Screen Shot 2014-07-22 at 8.35.20 PMAs Muslim-America diversifies, and encounters heated intersections that reflect the population’s racial, cultural and political heterogeneity, a population perceived as a monolith on the outside must move away from seeing itself as a dichotomy on the inside.  With the host of challenges faced by Muslim-Americans, and those sure to follow, it is high time to move beyond the immigrant versus indigenous Muslim-American binary.

From Black to Broad: The Diversification of Muslim-American Identity

1965 marked a crucial turning point for Muslim-America.  The year witnessed the dissolution of the National Origins Act and Asiatic Barred Zone, xenophobic legislation that limited the entry of immigrants from Asia, Africa, segments of Europe, and other regional feeders of “undesirables.”  With no quotas, and whiteness no longer a prerequisite for naturalization, waves of immigrants from the Arab World, South Asia and other nations with considerable Muslim populations migrated to the United States.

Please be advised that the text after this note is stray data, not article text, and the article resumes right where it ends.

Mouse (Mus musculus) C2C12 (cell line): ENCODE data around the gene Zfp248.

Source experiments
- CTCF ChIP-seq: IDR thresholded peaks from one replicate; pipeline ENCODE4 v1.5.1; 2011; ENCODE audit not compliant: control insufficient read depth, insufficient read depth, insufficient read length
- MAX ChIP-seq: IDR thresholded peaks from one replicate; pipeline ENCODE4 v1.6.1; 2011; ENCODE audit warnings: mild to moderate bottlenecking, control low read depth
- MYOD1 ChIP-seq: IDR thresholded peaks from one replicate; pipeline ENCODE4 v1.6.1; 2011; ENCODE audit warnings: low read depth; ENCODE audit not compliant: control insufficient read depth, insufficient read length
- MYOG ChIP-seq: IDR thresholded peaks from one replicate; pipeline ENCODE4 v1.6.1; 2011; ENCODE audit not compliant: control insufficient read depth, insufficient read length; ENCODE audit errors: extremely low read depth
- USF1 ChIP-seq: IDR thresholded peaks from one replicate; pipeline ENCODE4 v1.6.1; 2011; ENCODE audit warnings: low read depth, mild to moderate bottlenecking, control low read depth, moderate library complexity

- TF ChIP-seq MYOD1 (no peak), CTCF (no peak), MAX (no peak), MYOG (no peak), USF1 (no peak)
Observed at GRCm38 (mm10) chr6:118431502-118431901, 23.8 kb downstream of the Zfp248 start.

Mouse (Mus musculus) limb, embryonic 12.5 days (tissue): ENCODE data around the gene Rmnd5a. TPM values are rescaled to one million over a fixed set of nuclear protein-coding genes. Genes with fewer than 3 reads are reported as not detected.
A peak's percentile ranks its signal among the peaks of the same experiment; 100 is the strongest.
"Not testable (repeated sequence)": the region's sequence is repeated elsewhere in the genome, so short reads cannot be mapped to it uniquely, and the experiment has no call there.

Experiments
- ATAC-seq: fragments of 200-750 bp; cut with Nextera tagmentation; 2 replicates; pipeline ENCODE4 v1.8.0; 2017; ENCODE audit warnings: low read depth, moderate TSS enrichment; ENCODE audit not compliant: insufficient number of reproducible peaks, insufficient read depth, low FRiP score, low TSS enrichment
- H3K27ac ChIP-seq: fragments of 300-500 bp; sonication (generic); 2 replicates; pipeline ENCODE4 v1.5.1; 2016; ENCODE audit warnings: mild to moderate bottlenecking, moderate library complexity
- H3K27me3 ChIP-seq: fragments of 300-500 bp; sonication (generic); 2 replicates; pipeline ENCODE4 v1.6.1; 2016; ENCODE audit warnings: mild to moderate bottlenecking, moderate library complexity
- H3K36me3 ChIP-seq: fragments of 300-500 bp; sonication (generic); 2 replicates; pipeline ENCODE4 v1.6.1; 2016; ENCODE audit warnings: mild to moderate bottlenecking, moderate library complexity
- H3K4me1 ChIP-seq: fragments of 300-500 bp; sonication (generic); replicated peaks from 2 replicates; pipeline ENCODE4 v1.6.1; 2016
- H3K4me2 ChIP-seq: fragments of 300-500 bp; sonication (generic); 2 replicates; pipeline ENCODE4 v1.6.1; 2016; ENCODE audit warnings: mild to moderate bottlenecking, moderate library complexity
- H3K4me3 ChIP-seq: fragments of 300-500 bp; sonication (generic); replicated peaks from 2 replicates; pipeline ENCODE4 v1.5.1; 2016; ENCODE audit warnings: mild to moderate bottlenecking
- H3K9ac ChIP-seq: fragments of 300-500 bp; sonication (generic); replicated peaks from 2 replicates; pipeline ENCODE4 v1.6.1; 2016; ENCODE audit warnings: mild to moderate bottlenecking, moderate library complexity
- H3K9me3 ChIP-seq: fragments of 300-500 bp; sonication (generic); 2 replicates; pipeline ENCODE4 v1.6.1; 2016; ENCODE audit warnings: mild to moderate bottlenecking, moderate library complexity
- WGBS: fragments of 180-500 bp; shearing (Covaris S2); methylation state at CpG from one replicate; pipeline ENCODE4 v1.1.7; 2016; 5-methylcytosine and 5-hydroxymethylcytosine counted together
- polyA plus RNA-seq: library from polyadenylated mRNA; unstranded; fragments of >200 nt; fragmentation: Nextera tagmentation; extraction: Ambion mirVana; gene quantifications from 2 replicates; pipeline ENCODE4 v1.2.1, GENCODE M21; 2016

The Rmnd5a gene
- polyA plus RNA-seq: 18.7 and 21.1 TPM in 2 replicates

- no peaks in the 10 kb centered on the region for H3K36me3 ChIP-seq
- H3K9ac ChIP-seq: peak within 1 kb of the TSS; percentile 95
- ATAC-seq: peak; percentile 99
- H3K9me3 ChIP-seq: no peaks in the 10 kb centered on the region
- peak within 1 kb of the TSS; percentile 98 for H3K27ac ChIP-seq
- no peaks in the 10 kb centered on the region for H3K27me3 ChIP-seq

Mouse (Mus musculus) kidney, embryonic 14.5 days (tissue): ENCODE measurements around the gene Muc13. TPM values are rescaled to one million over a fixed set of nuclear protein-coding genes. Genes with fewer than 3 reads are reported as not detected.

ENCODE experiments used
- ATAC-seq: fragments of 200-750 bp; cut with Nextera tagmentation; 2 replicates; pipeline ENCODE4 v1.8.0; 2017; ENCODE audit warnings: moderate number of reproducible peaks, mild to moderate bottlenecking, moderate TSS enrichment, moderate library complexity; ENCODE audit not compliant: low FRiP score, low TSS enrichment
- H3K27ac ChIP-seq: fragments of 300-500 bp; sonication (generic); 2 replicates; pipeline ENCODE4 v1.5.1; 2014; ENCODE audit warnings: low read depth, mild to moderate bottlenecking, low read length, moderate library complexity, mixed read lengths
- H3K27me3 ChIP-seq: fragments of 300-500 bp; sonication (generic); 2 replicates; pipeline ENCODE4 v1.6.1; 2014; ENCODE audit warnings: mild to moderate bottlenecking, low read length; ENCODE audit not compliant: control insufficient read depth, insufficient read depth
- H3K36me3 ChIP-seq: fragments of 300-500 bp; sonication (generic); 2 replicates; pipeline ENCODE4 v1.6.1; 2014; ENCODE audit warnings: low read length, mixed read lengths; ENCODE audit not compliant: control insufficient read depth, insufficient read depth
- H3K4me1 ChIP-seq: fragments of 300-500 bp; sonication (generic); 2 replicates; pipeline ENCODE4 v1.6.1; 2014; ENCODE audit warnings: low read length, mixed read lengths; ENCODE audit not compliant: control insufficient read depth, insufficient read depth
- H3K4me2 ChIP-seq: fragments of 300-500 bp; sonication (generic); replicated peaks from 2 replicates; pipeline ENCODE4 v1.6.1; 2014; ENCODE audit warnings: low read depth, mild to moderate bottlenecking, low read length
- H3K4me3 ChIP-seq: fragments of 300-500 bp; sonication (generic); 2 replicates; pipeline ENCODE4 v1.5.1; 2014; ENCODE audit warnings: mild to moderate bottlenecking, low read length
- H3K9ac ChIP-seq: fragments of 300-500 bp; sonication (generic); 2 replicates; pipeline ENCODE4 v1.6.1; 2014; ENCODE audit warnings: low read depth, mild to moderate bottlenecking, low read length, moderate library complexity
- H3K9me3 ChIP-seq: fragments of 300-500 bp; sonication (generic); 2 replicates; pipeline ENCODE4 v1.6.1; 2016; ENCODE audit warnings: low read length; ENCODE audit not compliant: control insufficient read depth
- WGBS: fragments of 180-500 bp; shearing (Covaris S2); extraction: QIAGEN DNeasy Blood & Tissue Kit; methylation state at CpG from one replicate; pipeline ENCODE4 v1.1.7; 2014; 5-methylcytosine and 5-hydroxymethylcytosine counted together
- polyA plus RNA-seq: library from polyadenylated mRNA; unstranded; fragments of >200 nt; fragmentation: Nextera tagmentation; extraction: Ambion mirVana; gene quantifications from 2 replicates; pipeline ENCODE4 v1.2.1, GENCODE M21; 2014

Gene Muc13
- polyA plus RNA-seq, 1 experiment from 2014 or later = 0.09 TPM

As a result, Muslim-America was radically changed.  First, what was once exclusively a “Black Religion,” which Sherman Jackson defines as “a holy protest against anti-Black racism” (popularly embodied by the Nation of Islam), transitioned toward sectarian and philosophical diversity.

Second, ethnic and racial demographics shifted.  Muslim-America was overwhelmingly black since the forced migration of enslaved Muslims, but took on a broad racial and cultural composition beginning in 1965.  Immigrants from India, Morocco, and a mosaic of nations in between and beyond, diversified the Muslim-American milieu.

These immigrants shared a common faith and a desire to start anew in America.  But little else.

Defining “Immigrant”